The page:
- Meeting abstract
- Open Access
Hepatocellular carcinoma in the elderly
© Uzzau et al; licensee BioMed Central Ltd. 2009
- Published: 1 April 2009
- Hepatocellular Carcinoma
- Liver Resection
- Actuarial Survival
- Negative Prognostic Factor
- Pathologic Variable
Hepatocellular carcinoma (HCC) is the most common malignant liver disease, endemic in the third world because of its relation with HBV and HCV viral infection. Given the multiple etiologies of the disease, HCC trend of incidence is destined to grow in the future. HCC is often associated with cirrhosis, which is a limit to the surgery in relation to the functional state of the organ. It is more frequent after 60 years and is often diagnosed after age 70, in patients with multiple co-morbidity. This work will assess whether liver resection offers the same advantages in terms of survival in the elderly (over 70 years) than the younger population.
We report our experience based on a series of 127 non-selected patients submitted to liver resection from September 1989 to January 2007. Patients were divided into two groups depending on age: Group 1 consists of 100 patients under 70 years old (mean age of 60.34 years), Group 2 consists of 27 patients over 70 years (mean age of 73.85 years). Frequencies and percentages have been adopted to summarize qualitative variables, while tools of descriptive statistics such as mean (± SD, standard deviation) and median was used for quantitative numerical variables. Survival was calculated using the Kaplan-Meier method, and differences were estimated by the Log-rank test. The Cox regression model was applied to determine independent variables that may influence survival. The multivariate analysis method was applied to analyze independent variables affecting survival and disease-free survival. Significant difference was defined as p < 0.05. The statistical analysis was conducted using the software for Windows SPSS 13.0 Evaluation Version (SPSS, Inc., Chicago, IL, USA).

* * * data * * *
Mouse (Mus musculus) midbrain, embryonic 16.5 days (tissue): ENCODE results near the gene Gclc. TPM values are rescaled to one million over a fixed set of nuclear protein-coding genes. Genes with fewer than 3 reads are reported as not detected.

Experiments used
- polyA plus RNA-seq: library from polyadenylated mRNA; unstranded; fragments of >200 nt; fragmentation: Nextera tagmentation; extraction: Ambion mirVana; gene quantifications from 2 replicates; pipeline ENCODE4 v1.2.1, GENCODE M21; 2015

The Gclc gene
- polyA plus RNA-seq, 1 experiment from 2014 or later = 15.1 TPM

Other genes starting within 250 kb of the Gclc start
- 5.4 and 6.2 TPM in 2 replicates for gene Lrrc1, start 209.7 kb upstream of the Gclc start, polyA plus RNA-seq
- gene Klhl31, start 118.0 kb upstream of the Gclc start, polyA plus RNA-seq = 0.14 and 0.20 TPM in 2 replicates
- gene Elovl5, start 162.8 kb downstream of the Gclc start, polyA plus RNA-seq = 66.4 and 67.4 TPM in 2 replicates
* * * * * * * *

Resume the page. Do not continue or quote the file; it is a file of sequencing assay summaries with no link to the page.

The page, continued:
Among the pathologic variables considered, diameter >5 cm had a negative impact only in the group of young patients (median survival of 48.4 vs. 36.4 months, p = 0.08). In the 1st group an AFP value >100 was predictive of poor outcome (median survival of 46.9 vs. 26.8 months, p = 0006). The presence of 2 or more HCC had a negative but not significantly impact on survival in the group of elderly (median survival of 29.2 months and 24, p = 0.09). A volumetric index >40% was a negative prognostic factor in young patients (42, 9 vs. 22.9 months, p = 0.06). The rate of relapse among the two groups was found to overlap (27.6% in 1st and 26.9% in 2nd group). Finally, the absence of free margin, the volume of transfusion, and type of resection did not influence survival in any group.
Surgical treatment of HCC is feasible also in the elderly patient. The rate of complications and post-operative mortality are not significantly higher in elderly, although our data suggests that the long-term outcome is less favorable. For this reason selection of patients over 70 years would be more accurate to offer same results in terms of disease-free survival than expected in the young patients.
This article is published under license to BioMed Central Ltd.